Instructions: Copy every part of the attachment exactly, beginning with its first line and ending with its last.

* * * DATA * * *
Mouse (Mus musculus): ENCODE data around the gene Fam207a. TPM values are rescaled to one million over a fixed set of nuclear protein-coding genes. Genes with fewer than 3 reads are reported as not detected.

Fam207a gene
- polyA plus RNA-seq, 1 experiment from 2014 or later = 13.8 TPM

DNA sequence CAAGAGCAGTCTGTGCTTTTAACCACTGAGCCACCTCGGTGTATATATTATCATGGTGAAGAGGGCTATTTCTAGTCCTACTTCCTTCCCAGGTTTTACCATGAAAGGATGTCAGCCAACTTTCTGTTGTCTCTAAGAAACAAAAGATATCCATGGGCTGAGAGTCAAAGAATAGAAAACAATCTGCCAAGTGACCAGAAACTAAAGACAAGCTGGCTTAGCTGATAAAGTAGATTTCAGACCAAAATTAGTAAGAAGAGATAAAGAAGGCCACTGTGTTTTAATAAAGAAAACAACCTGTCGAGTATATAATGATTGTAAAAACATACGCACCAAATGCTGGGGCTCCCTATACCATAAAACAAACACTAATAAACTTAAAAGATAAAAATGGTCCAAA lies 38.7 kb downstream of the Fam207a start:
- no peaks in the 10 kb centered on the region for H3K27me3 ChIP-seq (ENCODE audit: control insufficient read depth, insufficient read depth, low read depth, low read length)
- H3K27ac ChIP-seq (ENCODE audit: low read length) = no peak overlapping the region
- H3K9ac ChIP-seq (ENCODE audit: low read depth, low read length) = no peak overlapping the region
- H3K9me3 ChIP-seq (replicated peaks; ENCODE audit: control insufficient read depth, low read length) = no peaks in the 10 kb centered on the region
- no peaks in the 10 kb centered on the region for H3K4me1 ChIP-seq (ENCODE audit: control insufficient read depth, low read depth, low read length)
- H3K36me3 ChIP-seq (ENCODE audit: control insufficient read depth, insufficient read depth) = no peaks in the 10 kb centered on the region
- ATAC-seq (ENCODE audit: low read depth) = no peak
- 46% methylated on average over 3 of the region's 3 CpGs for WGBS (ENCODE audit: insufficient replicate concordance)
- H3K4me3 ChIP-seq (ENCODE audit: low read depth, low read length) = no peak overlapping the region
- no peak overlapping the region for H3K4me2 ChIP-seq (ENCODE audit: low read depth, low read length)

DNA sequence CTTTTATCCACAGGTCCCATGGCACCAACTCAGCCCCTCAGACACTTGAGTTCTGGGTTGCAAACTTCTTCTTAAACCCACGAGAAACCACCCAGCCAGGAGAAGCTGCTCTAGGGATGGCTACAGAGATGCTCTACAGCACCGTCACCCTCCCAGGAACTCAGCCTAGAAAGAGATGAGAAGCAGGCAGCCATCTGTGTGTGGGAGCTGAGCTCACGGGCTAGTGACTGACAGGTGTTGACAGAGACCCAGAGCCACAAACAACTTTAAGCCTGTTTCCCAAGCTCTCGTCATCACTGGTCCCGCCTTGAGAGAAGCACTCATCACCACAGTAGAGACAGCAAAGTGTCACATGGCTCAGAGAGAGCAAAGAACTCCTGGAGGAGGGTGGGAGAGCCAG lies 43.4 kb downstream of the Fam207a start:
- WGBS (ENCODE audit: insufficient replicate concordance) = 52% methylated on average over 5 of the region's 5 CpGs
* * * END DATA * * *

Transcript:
Mouse (Mus musculus): ENCODE data around the gene Fam207a. TPM values are rescaled to one million over a fixed set of nuclear protein-coding genes. Genes with fewer than 3 reads are reported as not detected.

Fam207a gene
- polyA plus RNA-seq, 1 experiment from 2014 or later = 13.8 TPM

DNA sequence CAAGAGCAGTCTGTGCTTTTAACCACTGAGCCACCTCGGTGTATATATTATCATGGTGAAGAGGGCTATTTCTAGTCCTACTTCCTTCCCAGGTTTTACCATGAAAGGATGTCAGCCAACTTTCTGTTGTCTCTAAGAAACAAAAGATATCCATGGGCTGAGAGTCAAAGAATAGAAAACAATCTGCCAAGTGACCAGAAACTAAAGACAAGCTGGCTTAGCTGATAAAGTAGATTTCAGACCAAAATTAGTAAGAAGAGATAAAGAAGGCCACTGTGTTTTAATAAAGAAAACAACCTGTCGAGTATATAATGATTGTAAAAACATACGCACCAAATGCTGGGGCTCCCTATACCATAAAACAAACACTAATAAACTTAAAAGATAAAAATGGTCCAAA lies 38.7 kb downstream of the Fam207a start:
- no peaks in the 10 kb centered on the region for H3K27me3 ChIP-seq (ENCODE audit: control insufficient read depth, insufficient read depth, low read depth, low read length)
- H3K27ac ChIP-seq (ENCODE audit: low read length) = no peak overlapping the region
- H3K9ac ChIP-seq (ENCODE audit: low read depth, low read length) = no peak overlapping the region
- H3K9me3 ChIP-seq (replicated peaks; ENCODE audit: control insufficient read depth, low read length) = no peaks in the 10 kb centered on the region
- no peaks in the 10 kb centered on the region for H3K4me1 ChIP-seq (ENCODE audit: control insufficient read depth, low read depth, low read length)
- H3K36me3 ChIP-seq (ENCODE audit: control insufficient read depth, insufficient read depth) = no peaks in the 10 kb centered on the region
- ATAC-seq (ENCODE audit: low read depth) = no peak
- 46% methylated on average over 3 of the region's 3 CpGs for WGBS (ENCODE audit: insufficient replicate concordance)
- H3K4me3 ChIP-seq (ENCODE audit: low read depth, low read length) = no peak overlapping the region
- no peak overlapping the region for H3K4me2 ChIP-seq (ENCODE audit: low read depth, low read length)

DNA sequence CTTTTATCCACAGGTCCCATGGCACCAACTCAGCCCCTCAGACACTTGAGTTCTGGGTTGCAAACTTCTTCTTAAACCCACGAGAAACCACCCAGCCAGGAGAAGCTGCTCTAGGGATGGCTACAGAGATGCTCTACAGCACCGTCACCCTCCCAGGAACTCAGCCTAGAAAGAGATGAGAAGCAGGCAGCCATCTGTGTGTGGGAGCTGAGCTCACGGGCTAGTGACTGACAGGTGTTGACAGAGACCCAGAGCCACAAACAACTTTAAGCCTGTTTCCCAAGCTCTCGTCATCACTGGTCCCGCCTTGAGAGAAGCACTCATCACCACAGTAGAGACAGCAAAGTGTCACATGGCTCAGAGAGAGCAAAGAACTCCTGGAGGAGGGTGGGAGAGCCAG lies 43.4 kb downstream of the Fam207a start:
- WGBS (ENCODE audit: insufficient replicate concordance) = 52% methylated on average over 5 of the region's 5 CpGs